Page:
So remember the challenge I did last week?

Well, Chuck Wendig decided that this weeks challenge will be for us to continue someone else’s story, but still not finish it.

So here we go again! I am continuing Kelly’s “Don’t Talk to the Dead” (click link for original article by Kelly)

The stuff in bold she wrote, while my continuation with remain in normal mode.

Ready? Let’s go!

Don’t Talk to the Dead

Everyone knew talking to the dead was a bad idea.  

 It always ended up creating all manner of messes for the rest of the world to deal with.  The riddles the dead would weave…people knew better than to listen to them anymore.  If Osama Bin Ladin hadn’t thought he was following his ancestors plans, he probably never would have become a radical.  Hitler wouldn’t have become an elitist.  Hell, most serial killers start off by listening to the whispers of the dead.

 That said, a lot of people were willing to break their rules to carry out the wishes of a lost loved one.  Only problem was, quite often, they didn’t realize that the echoes people left behind weren’t really them anymore.  Just the worst of them would remain, the parts they wanted to leave behind and never think about again.  Their darkest secrets, their worst desires, their most wild, inappropriate thoughts.  Remnants weren’t human anymore.  Just a concentration of evil, all their former goodness stripped away forever.

 Cory already knew all this.  Knew it better than most people, in fact.  Not many people were willing to study old messages from the dead as a career, let alone be insane enough to actively attempt to communicate with them.  Cory had been deliberately talking to the dead for the better part of six years now, carefully recording each interaction, extensively analyzing every aspect of what the dead would say.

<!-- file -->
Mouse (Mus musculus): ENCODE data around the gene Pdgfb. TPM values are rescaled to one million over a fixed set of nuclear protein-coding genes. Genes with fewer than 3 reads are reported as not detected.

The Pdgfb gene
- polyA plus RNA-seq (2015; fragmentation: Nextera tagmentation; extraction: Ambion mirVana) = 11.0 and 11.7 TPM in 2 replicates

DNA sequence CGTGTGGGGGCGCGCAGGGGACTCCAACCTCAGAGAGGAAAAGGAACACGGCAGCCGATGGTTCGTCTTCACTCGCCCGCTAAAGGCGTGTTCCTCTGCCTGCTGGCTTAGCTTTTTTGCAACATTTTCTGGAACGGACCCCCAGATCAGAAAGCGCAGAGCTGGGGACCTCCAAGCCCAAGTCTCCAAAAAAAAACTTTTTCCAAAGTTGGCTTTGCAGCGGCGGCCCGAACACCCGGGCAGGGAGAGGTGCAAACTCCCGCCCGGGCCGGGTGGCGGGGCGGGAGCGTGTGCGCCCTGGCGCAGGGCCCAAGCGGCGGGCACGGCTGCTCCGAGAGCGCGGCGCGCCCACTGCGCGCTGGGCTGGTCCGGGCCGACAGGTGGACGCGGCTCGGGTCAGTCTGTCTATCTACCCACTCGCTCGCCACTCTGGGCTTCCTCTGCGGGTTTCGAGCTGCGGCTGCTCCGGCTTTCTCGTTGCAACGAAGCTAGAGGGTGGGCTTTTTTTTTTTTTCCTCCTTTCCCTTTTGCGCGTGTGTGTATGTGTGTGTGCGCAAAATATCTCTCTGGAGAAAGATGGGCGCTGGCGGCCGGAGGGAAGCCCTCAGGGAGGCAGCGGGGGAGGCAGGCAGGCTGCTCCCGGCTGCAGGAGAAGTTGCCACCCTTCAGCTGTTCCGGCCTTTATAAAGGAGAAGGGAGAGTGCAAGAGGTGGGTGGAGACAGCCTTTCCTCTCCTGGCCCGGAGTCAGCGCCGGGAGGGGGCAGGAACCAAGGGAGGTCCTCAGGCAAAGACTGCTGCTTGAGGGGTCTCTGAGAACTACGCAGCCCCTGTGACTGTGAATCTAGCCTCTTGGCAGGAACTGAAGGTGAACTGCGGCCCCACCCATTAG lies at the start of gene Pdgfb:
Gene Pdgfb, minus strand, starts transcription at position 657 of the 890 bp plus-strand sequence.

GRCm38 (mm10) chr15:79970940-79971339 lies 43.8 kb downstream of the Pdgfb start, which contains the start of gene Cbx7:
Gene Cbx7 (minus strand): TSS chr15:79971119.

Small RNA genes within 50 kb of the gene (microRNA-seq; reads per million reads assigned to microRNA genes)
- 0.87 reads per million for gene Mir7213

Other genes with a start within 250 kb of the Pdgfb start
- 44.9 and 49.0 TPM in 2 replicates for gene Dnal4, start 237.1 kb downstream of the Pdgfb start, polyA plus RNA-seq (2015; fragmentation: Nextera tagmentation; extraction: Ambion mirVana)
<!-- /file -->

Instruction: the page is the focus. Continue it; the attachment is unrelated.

Granted, some of these conversations were more significant, and traumatic, than others.

 He’d talked to his “grandfather” a total of twelve times now.  Each time was more difficult than the last.  Even though Cory knew, logically, that the man talking to him wasn’t really his grandpa anymore, it was impossible to completely dissociate the evil remnant from the kindly, world-wise man Cory had known.  

 The first time they’d spoken, he’d told Cory to kill a judge.  He’d said the man had murdered more than one criminal to keep them from revealing his many affairs. Cory, obviously, hadn’t done it.  Truthfully, he didn’t believe any facts he got from the dead.  They were all spinning their own, manipulative stories, not to mention that their memories were skewed by how little of their original self was left.

 Still, every time he spoke to his “grandfather” and the man wondered why Cory wasn’t doing as he’d been told, it got harder.  Having the man who raised you, the man you respected above all others, being disappointed in you was never easy, and Cory still hadn’t managed to totally separate this remnant from his grandpa.

 The longer you talked to a specific remnant, the harder it got.  All the research said it.  And, by all accounts, no one who spoke to the same one thirteen times had managed to evade either ending up in a psychiatric facility, attempting to kill someone, or committing suicide.